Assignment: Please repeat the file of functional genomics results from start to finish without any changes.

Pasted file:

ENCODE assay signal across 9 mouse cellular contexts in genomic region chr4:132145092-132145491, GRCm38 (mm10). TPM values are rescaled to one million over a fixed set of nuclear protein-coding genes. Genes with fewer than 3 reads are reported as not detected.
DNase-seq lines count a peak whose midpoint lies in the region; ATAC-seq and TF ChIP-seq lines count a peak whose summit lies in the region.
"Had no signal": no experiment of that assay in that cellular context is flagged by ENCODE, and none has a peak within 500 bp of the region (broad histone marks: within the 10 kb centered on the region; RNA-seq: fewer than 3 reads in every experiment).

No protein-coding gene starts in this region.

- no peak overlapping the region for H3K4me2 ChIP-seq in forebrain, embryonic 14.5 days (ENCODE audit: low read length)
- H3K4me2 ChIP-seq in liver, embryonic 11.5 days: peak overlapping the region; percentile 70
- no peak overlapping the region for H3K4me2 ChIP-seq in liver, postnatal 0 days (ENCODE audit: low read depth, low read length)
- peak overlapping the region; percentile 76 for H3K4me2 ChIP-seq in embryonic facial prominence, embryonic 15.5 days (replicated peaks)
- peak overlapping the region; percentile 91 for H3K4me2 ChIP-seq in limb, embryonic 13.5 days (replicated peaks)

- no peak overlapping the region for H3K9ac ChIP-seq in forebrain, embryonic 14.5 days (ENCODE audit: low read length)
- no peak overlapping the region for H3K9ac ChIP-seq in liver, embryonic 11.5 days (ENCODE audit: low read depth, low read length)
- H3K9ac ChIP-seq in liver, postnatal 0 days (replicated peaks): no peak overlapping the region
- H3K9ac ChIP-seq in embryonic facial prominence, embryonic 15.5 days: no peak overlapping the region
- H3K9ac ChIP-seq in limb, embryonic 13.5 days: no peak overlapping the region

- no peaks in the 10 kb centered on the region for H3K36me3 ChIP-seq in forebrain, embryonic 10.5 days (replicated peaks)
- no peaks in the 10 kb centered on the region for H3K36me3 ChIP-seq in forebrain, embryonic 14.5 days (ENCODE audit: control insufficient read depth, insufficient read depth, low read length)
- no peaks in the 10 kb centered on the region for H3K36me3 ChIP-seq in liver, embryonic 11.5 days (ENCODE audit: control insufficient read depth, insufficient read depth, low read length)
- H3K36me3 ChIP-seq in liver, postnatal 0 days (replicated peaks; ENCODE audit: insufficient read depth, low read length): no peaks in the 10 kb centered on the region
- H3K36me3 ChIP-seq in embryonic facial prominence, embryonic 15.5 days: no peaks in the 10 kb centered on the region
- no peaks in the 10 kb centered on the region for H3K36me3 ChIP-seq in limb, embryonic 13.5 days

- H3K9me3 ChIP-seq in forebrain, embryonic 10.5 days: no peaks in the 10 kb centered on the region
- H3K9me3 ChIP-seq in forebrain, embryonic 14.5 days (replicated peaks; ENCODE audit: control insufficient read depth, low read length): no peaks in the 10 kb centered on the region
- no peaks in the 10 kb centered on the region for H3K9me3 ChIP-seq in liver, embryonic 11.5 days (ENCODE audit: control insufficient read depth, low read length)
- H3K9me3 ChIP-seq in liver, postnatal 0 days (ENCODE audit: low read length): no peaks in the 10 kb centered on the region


ENCODE assay signal across 9 mouse cellular contexts in genomic region chr4:132145092-132145491, GRCm38 (mm10). TPM values are rescaled to one million over a fixed set of nuclear protein-coding genes. Genes with fewer than 3 reads are reported as not detected.
DNase-seq lines count a peak whose midpoint lies in the region; ATAC-seq and TF ChIP-seq lines count a peak whose summit lies in the region.
"Had no signal": no experiment of that assay in that cellular context is flagged by ENCODE, and none has a peak within 500 bp of the region (broad histone marks: within the 10 kb centered on the region; RNA-seq: fewer than 3 reads in every experiment).

No protein-coding gene starts in this region.

- no peak overlapping the region for H3K4me2 ChIP-seq in forebrain, embryonic 14.5 days (ENCODE audit: low read length)
- H3K4me2 ChIP-seq in liver, embryonic 11.5 days: peak overlapping the region; percentile 70
- no peak overlapping the region for H3K4me2 ChIP-seq in liver, postnatal 0 days (ENCODE audit: low read depth, low read length)
- peak overlapping the region; percentile 76 for H3K4me2 ChIP-seq in embryonic facial prominence, embryonic 15.5 days (replicated peaks)
- peak overlapping the region; percentile 91 for H3K4me2 ChIP-seq in limb, embryonic 13.5 days (replicated peaks)

- no peak overlapping the region for H3K9ac ChIP-seq in forebrain, embryonic 14.5 days (ENCODE audit: low read length)
- no peak overlapping the region for H3K9ac ChIP-seq in liver, embryonic 11.5 days (ENCODE audit: low read depth, low read length)
- H3K9ac ChIP-seq in liver, postnatal 0 days (replicated peaks): no peak overlapping the region
- H3K9ac ChIP-seq in embryonic facial prominence, embryonic 15.5 days: no peak overlapping the region
- H3K9ac ChIP-seq in limb, embryonic 13.5 days: no peak overlapping the region

- no peaks in the 10 kb centered on the region for H3K36me3 ChIP-seq in forebrain, embryonic 10.5 days (replicated peaks)
- no peaks in the 10 kb centered on the region for H3K36me3 ChIP-seq in forebrain, embryonic 14.5 days (ENCODE audit: control insufficient read depth, insufficient read depth, low read length)
- no peaks in the 10 kb centered on the region for H3K36me3 ChIP-seq in liver, embryonic 11.5 days (ENCODE audit: control insufficient read depth, insufficient read depth, low read length)
- H3K36me3 ChIP-seq in liver, postnatal 0 days (replicated peaks; ENCODE audit: insufficient read depth, low read length): no peaks in the 10 kb centered on the region
- H3K36me3 ChIP-seq in embryonic facial prominence, embryonic 15.5 days: no peaks in the 10 kb centered on the region
- no peaks in the 10 kb centered on the region for H3K36me3 ChIP-seq in limb, embryonic 13.5 days

- H3K9me3 ChIP-seq in forebrain, embryonic 10.5 days: no peaks in the 10 kb centered on the region
- H3K9me3 ChIP-seq in forebrain, embryonic 14.5 days (replicated peaks; ENCODE audit: control insufficient read depth, low read length): no peaks in the 10 kb centered on the region
- no peaks in the 10 kb centered on the region for H3K9me3 ChIP-seq in liver, embryonic 11.5 days (ENCODE audit: control insufficient read depth, low read length)
- H3K9me3 ChIP-seq in liver, postnatal 0 days (ENCODE audit: low read length): no peaks in the 10 kb centered on the region